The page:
Reproductive Health Conditions Linked to Increased Heart Disease Risk in Women
Preliminary research set to be unveiled at the upcoming American Heart Association’s Scientific Sessions 2023 indicates that two reproductive health conditions, polycystic ovary syndrome (PCOS) and dysmenorrhea, are each associated with a heightened risk of cardiovascular disease in women.
Cardiovascular disease remains the leading cause of death in women, with nearly 45 percent of women aged 20 and older affected, according to the American Heart Association’s Heart Disease and Stroke Statistics-2023 Update. These new studies shed light on the role that reproductive health plays in cardiovascular risk, a factor that has been largely overlooked within cardiovascular research, which has historically focused on an older, predominantly male population.
The first study, involving nearly 170,000 girls from the United States aged 13 to 17, found a 30 percent increased risk of high blood pressure among those with PCOS compared to their counterparts without the condition. The prevalence of high blood pressure was markedly higher in the PCOS group, standing at 18.6 percent versus 6.9 percent. These findings, researchers said, underscore the necessity for routine blood pressure monitoring and lifestyle modifications for adolescents, particularly those with PCOS, to prevent the development of hypertension.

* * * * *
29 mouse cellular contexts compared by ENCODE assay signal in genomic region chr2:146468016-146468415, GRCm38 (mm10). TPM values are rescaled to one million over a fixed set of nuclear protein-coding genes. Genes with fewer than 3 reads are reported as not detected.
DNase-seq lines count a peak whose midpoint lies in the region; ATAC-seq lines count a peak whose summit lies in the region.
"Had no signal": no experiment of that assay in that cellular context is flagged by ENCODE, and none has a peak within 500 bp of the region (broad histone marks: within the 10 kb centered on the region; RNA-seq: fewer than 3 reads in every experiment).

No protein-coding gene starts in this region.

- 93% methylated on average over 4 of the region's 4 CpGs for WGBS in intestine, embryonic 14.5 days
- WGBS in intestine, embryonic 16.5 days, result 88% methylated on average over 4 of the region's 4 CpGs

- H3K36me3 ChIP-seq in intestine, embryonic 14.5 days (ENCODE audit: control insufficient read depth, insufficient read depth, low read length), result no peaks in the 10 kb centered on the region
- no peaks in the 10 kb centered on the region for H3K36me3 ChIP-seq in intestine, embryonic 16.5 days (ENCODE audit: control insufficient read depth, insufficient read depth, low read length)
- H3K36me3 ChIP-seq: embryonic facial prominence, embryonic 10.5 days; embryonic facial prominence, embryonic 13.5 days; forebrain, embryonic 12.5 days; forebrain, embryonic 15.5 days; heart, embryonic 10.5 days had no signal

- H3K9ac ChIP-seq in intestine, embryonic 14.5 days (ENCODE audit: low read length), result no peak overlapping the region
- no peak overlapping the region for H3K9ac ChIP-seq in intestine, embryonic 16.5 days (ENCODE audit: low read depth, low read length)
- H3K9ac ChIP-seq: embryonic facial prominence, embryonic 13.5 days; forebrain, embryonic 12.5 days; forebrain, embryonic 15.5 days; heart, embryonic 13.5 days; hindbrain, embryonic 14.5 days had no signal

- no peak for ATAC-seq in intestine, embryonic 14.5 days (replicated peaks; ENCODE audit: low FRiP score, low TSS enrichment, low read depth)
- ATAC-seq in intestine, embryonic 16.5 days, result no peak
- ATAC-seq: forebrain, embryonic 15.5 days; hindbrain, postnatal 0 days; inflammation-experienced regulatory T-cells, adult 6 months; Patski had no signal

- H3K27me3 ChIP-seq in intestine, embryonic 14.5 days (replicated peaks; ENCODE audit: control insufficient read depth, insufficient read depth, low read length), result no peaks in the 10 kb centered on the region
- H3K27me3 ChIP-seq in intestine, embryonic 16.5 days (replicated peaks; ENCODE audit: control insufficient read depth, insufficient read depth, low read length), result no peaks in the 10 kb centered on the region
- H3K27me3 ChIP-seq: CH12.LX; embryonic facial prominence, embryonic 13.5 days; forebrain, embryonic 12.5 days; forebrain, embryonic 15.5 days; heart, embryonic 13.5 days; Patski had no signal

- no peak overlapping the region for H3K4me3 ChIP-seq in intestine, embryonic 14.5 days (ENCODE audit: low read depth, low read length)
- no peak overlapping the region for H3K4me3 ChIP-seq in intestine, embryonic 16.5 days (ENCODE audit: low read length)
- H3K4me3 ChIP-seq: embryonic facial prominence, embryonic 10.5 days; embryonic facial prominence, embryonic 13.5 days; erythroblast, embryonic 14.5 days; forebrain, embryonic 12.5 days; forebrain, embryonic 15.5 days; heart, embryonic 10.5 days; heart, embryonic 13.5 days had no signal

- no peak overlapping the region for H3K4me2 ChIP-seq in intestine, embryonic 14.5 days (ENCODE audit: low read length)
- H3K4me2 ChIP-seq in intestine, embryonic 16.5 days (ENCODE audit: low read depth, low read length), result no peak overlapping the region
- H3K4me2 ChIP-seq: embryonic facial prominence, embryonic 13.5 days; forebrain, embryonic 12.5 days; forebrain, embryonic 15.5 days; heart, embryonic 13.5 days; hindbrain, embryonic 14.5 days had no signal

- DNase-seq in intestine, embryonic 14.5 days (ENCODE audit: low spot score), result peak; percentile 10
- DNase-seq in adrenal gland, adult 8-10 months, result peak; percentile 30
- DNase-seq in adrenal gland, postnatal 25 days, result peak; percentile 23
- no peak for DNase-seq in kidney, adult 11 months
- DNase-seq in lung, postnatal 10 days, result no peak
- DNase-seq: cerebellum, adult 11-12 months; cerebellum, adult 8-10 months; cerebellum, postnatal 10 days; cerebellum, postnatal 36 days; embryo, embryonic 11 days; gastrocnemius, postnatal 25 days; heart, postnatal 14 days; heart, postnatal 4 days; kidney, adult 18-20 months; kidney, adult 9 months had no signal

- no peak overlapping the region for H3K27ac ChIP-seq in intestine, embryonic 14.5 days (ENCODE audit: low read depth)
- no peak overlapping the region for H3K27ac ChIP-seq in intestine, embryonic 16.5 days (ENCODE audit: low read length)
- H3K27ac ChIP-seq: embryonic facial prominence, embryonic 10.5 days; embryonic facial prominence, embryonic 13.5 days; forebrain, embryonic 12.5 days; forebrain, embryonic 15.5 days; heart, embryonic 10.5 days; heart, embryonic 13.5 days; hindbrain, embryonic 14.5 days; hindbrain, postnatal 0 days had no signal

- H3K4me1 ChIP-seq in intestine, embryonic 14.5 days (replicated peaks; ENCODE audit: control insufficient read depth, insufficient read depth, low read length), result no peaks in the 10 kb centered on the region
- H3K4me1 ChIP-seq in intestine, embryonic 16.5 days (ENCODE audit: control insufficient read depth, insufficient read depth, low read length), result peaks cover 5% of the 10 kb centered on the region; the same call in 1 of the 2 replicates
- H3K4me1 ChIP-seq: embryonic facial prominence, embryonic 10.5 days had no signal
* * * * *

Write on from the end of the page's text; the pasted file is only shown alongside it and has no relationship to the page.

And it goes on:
The second study focused on the relationship between heart disease and dysmenorrhea, the most common menstrual cycle problem experienced by women, according to the study. In an analysis of more than 55,000 women under 50, those with dysmenorrhea were found to be twice as likely to have an increased risk for ischemic heart disease, including angina, heart attack, and chronic ischemic heart disease. Eugenia Alleva, MD, an author of the study, highlighted the importance of studying dysmenorrhea due to its prevalence and the associated stress and disruption it causes to the autonomic nervous system, which plays a role in cardiovascular function.
Researchers said their findings suggest that reproductive health conditions like PCOS and dysmenorrhea are significant risk factors for heart disease in young females and could be utilized in refining cardiovascular risk assessments in this population.
According to Harmony Reynolds, MD, Chair of the American Heart Association’s Committee on Cardiovascular Disease and Stroke in Women and Underrepresented Populations, identifying unique risks early can lead to timely interventions, potentially saving lives. She explained that studies provide crucial insights into how reproductive health factors impact cardiovascular risk in young women, paving the way for tailored preventive strategies and better heart health outcomes for women worldwide.
“A particular point to be made here is highlighting the important role a woman’s gynecologist can play in her overall health, including heart health,” said Reynolds. “Because many women may use annual “well-woman” visits to their gynecologist as their primary point of care, these visits offer an exceptional opportunity to talk about risks unique to women, along with the importance of maintaining a heart-healthy lifestyle, which is a cornerstone of reducing cardiovascular disease risk.”